Tag: Splunk

Using Splunk and Active Robot Monitoring to resolve website issues

Recently, one of JDS’ clients reached out for assistance, as they were experiencing inconsistent website performance. They had just moved to a new platform, and were receiving alerts about unexpectedly slow response times, as well as intermittent logon errors. They were concerned that, were the reports accurate, this would have an adverse impact on customer retention, and potentially reduce their ability to attract new customers. When manual verification couldn’t reproduce the issues, they called in one of JDS’ sleuths to try to locate and fix the problem—if one existed at all.

The Plot Thickens

The client’s existing active robot monitoring solution using the HPE Business Process Monitor (BPM) suite showed that there were sporadic difficulties in loading pages on the new platform and in logging in, but the client was unable to replicate the issue manually. If there was an issue, where exactly did it lie?

Commencing the Investigation

The client had deployed Splunk and it was ingesting logs from the application in question—but its features were not being utilised to investigate the issue.

JDS consultant Danesen Narayanen entered the fray and was able to use Splunk to analyse the data received. He could therefore immediately understand the issue the client was experiencing. He confirmed that the existing monitoring solution was reporting the problem accurately, and that the issue had not been affecting the client’s website prior to the re-platform

Using the data collected by HPE BPM as a starting point, Danesen was able to drill down and compare what was happening with the current system on the new platform to what had been happening on the old one. He quickly made several discoveries:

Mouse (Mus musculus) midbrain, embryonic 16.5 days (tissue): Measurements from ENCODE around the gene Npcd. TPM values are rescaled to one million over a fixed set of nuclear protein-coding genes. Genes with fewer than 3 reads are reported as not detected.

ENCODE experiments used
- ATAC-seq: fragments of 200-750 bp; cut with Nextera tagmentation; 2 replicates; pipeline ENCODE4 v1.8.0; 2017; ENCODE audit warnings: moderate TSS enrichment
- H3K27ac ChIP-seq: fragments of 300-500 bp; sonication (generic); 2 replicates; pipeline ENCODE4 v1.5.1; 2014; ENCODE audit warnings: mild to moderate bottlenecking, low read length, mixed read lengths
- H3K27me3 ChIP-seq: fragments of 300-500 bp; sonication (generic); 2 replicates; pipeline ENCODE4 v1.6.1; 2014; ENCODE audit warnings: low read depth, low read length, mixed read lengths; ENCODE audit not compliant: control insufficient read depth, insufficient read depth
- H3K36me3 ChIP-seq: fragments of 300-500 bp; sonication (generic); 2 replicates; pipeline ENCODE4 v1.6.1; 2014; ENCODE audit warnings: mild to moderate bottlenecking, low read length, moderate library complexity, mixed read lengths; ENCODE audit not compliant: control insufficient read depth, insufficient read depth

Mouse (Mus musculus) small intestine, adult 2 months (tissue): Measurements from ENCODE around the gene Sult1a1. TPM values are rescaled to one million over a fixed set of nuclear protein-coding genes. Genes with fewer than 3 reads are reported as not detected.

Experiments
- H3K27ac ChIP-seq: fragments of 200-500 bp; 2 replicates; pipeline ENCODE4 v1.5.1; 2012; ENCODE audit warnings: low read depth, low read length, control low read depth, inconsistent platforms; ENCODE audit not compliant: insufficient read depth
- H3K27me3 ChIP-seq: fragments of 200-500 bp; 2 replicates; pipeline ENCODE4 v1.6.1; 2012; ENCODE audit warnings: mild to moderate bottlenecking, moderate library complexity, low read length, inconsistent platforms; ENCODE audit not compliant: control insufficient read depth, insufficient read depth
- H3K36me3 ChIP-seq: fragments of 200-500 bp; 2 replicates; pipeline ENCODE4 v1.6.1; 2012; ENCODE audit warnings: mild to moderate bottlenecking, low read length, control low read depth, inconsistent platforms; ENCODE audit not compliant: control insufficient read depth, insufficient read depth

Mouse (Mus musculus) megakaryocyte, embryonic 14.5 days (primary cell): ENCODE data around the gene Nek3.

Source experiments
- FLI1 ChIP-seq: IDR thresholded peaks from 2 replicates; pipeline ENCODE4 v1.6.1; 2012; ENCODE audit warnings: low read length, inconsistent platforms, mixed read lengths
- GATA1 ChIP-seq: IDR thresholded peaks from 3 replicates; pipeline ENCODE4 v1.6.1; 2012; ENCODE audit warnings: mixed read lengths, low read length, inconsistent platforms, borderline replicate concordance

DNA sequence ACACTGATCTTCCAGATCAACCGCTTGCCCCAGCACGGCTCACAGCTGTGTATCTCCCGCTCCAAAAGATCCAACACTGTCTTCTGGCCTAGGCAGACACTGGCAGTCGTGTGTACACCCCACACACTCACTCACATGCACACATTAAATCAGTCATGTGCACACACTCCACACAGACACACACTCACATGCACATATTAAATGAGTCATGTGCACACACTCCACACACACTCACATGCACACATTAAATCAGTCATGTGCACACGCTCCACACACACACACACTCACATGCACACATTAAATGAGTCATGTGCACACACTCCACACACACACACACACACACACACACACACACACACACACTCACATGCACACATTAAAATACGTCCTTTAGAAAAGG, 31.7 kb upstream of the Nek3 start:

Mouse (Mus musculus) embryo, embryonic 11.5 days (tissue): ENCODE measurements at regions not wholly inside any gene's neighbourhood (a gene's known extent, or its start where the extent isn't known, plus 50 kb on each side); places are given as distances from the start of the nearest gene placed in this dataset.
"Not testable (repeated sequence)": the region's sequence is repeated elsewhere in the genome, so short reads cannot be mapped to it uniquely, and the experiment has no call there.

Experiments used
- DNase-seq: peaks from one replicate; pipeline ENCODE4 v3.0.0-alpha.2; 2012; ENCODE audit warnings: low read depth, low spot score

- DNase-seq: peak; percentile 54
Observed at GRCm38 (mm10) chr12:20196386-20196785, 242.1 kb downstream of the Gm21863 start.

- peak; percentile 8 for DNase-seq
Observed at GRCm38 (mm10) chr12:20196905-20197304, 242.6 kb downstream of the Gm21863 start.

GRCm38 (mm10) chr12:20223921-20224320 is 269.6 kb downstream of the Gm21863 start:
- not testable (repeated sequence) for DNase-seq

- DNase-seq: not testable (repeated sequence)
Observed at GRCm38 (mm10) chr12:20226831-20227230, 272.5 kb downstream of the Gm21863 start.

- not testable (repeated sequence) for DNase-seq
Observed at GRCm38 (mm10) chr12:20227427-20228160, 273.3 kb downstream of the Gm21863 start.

1. There appeared to be some kind of server error.

Since the re-platform, there had been a spike in a particular server error. Our JDS consultant reviewed data from the previous year, to see whether the error had happened before. He noted that there had previously been similar issues, and validated them against BPM to determine that the past errors had not had a pronounced effect on BPM—the spike in server errors seemed to be a symptom, rather than a cause.

Database deadlocks were spiking.
Database deadlocks were spiking
It was apparent that the error had happened before

2. There seemed to be an issue with user-end response time.

Next, our consultant used Splunk to look at the response time by IP addresses over time, to see if there was a particular location being affected—was the problem at server end, or user end? He identified one particular IP address which had a very high response time. What’s more, this was a public IP address, rather than one internal to the client. It seemed like there was a end-user problem—but what was the IP address that was causing BPM to report an issue?

Daily response time for all IPs (left axis), and for the abnormal IP (right axis). All times are in seconds.
Daily response time for all IPs (left axis), and for the abnormal IP (right axis). All times are in seconds.

Tracking Down the Mystery IP Address

At this point our consultant called for the assistance of another JDS staff member, to track down who owned the problematic IP address. As it turned out, the IP address was owned by the client, and was being used by a security tool running vulnerability checks on the website. After the re-platform, the tool had gone rogue: rather than running for half an hour after the re-platform, it continued to open a number of new web sessions throughout the day for several days.